Boulder psychologist and writer Jan Hittelman tackles the tricky issue of marijuana in the era of legalization head-on in this post.
Q. My daughter is heading to high school next year and I know some of her friends have experimented with marijuana. With dispensaries all over the place and the recent voter approval to legalize marijuana here, how can I talk honestly to my daughter about the dangers of drug use and get her to take me seriously? A mom in Boulder
A. Over the years, I have met with many families who struggle around the issue of substance use, typically involving marijuana and alcohol. The conflict usually goes something like this: Parents do not want their children experimenting with any drugs and their children want to debate about the (in their minds “harmless”) effects of marijuana use, that “everyone” drinks at parties, and that it’s “normal” for teens to engage in these behaviors (often adding that mom and dad did the same thing when they were younger). I suspect that with the recent legalization of marijuana in Colorado, these discussions will become even more challenging.
Here are some suggestions to help parents navigate these issues:
- Have frequent, ongoing discussions and encourage a respectful exchange of ideas. Try to have your child do most of the talking, be respectful and minimize lecturing. A key discussion point being: What are the benefits of substance use, and what other ways can you achieve that without use?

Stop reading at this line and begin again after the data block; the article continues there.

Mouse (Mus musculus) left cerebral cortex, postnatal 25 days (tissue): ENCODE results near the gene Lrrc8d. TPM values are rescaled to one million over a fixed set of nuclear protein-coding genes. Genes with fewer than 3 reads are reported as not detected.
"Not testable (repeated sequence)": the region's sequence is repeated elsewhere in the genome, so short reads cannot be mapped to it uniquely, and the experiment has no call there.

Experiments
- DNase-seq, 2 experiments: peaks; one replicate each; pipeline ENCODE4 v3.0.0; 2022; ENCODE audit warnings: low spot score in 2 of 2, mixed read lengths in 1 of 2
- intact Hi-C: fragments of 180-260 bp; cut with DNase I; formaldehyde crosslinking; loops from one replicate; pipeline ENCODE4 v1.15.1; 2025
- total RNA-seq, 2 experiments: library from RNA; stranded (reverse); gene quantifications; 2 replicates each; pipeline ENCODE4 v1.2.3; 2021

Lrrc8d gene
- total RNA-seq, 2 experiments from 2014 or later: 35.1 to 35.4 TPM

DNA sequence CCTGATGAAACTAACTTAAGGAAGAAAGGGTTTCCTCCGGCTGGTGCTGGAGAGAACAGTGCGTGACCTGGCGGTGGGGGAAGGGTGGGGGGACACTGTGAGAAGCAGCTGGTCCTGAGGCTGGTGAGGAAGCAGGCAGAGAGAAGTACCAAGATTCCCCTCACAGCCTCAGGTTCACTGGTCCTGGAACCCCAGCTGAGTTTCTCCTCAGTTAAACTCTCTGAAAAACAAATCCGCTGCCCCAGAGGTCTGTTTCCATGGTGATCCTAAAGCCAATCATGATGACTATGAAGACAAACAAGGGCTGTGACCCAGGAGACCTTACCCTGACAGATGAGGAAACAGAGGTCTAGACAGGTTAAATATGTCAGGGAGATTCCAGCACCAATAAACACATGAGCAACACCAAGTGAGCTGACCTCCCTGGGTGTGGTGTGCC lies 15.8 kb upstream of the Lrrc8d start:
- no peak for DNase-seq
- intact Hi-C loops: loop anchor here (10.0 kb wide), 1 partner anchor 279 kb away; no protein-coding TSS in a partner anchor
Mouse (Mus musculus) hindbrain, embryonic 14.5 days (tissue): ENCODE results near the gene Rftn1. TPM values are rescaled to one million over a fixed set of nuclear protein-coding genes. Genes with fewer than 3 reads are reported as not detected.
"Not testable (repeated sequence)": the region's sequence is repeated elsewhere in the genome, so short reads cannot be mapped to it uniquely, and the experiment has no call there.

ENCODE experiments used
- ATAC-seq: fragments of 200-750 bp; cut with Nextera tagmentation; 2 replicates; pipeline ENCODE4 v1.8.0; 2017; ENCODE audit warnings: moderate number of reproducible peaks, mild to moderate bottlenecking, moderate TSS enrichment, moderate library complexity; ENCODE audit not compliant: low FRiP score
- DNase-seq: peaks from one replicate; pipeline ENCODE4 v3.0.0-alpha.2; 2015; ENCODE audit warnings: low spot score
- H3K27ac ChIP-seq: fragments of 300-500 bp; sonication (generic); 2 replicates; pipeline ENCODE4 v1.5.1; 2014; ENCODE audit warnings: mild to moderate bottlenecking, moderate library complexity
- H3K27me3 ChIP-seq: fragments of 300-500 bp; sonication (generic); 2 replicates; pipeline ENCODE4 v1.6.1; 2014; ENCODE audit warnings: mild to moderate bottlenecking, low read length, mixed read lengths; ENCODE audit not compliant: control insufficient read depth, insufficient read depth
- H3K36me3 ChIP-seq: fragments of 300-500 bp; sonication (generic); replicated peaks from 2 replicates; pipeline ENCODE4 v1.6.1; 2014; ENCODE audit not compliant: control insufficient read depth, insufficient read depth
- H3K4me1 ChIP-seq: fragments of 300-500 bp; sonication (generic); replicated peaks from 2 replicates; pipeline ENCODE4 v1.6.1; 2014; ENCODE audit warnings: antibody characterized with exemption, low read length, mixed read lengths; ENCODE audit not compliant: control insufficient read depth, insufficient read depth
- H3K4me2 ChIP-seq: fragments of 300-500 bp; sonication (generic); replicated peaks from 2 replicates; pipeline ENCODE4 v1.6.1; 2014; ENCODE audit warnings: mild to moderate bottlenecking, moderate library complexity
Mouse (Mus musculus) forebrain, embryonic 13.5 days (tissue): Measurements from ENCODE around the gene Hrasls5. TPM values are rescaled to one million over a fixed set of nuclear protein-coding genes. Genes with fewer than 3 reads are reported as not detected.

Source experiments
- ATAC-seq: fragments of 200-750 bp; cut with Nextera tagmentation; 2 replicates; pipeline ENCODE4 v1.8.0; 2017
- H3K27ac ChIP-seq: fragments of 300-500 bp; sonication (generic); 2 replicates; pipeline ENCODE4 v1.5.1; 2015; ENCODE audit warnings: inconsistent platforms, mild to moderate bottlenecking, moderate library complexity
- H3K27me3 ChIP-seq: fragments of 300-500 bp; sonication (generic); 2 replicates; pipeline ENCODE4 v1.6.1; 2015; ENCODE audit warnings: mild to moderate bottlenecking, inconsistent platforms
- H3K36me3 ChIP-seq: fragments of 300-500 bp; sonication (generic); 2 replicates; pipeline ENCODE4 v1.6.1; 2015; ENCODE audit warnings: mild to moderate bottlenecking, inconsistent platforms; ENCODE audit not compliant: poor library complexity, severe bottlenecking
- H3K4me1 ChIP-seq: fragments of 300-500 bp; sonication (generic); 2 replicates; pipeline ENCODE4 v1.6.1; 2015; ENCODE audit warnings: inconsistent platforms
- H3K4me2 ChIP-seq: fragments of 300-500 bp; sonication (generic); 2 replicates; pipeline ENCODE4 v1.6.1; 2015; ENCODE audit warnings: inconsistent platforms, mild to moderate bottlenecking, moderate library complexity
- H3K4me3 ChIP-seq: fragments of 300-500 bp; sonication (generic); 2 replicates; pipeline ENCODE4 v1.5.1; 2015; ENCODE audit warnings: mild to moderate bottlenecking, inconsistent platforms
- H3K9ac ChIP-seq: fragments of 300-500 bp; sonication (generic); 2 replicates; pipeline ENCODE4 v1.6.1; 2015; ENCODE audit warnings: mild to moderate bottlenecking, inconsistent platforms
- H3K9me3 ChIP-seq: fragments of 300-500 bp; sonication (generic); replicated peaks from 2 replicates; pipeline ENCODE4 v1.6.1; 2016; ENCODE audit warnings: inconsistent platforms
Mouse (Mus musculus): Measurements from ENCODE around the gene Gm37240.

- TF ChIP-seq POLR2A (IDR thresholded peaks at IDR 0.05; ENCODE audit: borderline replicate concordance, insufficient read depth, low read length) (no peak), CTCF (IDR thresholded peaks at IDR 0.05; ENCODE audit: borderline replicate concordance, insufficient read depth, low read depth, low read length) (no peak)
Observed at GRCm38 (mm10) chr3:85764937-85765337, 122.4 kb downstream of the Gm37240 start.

- Remind your children that even with the new law, you must be over 21 to drink alcohol or consume marijuana in Colorado. More importantly, discuss the reasons behind these restrictions, which include: proven negative effects on young brain development, the increased risk of addiction when substance use begins at an early age, and that the areas of the brain that impact judgment and impulse control are not fully developed until you are in your 20s.
- Finally, point out that as parents you are legally responsible for their misbehavior until the age of 18.
If you did experiment with drugs and/or alcohol when you were younger, it’s OK to be honest but it’s critical to include a lesson (e.g. I realize now how it negatively affected me and wish I had a discussion like this with my parents at the time).
Whether it is marijuana and/or alcohol, discuss how some youth who experiment continue to meet their responsibilities, but many do not (and your child likely knows of folks like these). Because it is impossible to predict who will develop major problems, best to avoid it altogether.
Reinforce honesty. Consider a rule that if your child tells you that they used a substance, the consequences will be less harsh than if they lie about it and/or you find out on your own.
About Jan Hittelman
Jan Hittelman, a licensed psychologist with 20-plus years experience working with children and families, has written for the Daily Camera, the Boulder Valley School District and Rosen Publishing Group. He is the founder of the Boulder Counseling Cooperative and director of Boulder Psychological Services.